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Broken Airman relearns walking, runs marathon

  • Published
  • By Tech. Sgt. Peter Dean
  • 920th Rescue Wing Public Affairs
On the morning of October 4, 2010, an enjoyable commute to work came to a crashing halt for motorcyclist and Air Force Reservist Tech. Sgt. Thomas Cowan.

Cowan, the developmental and training flight facilitator for the 920th Rescue Wing, said it was a beautiful morning, so he just jumped on his motorcycle and headed to work. But after driving only about one mile, things went awry. As he crossed into an intersection, Cowan, who had the right of way, noticed an SUV beginning to turn in his direction. Unfortunately, the SUV's driver did not notice Cowan - until it was too late.

"I couldn't slow down because I would have T-boned him; I couldn't speed up or he would have T-boned me" Cowan recounted. "I was committed to the wreck, so I kind of aimed the bike to hit him caddy corner."

"It kind of happened in slow motion, the Spiderman hairs came up on my neck," he said. "I watched as my bike just crumpled into his radiator. I pushed up with everything I had and jumped up across his hood landing on all fours."

Cowan spent the next eight days in the hospital, undergoing surgery and missing priceless family memories, including his son's thirteenth birthday.

He and his family soon learned that he suffered from a broken leg, pelvis and hip.
"That day, they put a rod from my knee cap to my ankle, anchoring it with some screws," Cowan said. "A couple days later, I was in surgery again."

This time he ended up with a plate in his pelvis and a five-inch screw in his right hip.
The recovery for Cowan was long and painful. He spent many hours with physical therapists and doctors, but he endured and pushed through the discomfort.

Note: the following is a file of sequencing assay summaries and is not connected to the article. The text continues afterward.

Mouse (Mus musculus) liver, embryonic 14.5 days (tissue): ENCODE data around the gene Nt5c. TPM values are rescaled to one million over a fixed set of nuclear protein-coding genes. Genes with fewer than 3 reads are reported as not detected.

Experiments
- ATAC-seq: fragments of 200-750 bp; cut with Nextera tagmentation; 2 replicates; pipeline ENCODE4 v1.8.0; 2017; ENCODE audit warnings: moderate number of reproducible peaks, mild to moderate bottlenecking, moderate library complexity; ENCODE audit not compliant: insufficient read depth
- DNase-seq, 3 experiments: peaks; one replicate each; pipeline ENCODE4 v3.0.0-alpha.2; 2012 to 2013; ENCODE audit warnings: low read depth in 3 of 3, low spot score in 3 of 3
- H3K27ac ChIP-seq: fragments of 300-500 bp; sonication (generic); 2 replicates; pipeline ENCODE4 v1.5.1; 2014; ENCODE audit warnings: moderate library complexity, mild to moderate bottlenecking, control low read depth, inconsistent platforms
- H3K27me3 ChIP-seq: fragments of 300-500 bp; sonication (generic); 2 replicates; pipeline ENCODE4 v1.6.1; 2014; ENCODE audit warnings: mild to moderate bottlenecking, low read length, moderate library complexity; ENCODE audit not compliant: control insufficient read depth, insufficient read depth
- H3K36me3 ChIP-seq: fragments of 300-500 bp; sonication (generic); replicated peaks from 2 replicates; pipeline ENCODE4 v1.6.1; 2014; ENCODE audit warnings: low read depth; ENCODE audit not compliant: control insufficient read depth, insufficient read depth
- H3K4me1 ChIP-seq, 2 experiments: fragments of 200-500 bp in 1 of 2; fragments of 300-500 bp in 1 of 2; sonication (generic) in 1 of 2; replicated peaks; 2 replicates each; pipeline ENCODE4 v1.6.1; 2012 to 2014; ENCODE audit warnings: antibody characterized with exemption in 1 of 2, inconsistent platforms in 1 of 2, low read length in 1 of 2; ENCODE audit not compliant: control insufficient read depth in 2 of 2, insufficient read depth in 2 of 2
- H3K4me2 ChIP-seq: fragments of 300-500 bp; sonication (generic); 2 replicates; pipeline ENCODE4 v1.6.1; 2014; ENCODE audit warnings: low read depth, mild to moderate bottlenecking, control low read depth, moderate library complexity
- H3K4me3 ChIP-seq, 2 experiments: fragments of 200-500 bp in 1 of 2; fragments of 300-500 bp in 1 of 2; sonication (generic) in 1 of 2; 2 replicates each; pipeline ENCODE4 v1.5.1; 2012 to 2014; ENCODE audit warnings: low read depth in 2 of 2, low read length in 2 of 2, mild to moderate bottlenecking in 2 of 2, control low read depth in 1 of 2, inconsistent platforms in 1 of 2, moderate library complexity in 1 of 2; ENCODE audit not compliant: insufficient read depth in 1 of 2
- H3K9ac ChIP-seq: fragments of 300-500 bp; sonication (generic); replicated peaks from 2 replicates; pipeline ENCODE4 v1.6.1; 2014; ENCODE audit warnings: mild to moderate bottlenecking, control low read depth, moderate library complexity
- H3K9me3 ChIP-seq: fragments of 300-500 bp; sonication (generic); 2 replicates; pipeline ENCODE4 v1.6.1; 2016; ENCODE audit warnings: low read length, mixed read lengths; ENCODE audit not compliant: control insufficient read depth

"I couldn't sleep. Every time I moved, pain shot through my body," Cowan said. "At first, I needed help with everything, going to the bathroom, bathing, getting dressed; I mean, I need help with EVERTHING. I was in a wheelchair for six months."

After about a month, his physical therapy started.

"I'd hated to see them coming," Cowan said of the physical therapists. "Talk about pain, when they worked my leg up and down, side-to-side, I would be gritting my teeth, and on the verge of tears."

When one is broken and hurt, inspiration can come from anywhere or anyone. For Cowan, it came while he cheered for his sister as she crossed the finish line at the 2011 Melbourne Music Marathon in Melbourne, Fla.

"I wanted to be part of the excitement and energy that was present that day," said Cowan, whose sister visiting from California decided to run the marathon.

The Melbourne Music Marathon is an annual event that provides fitness-minded individuals with a platform to compete in a half marathon, 13.1 miles, or a full marathon, 26.2 miles. The scenic route takes participants over causeways to the beachside barrier island and back to the mainland, where runners cross the finish line in historic downtown Melbourne, just miles south of Patrick.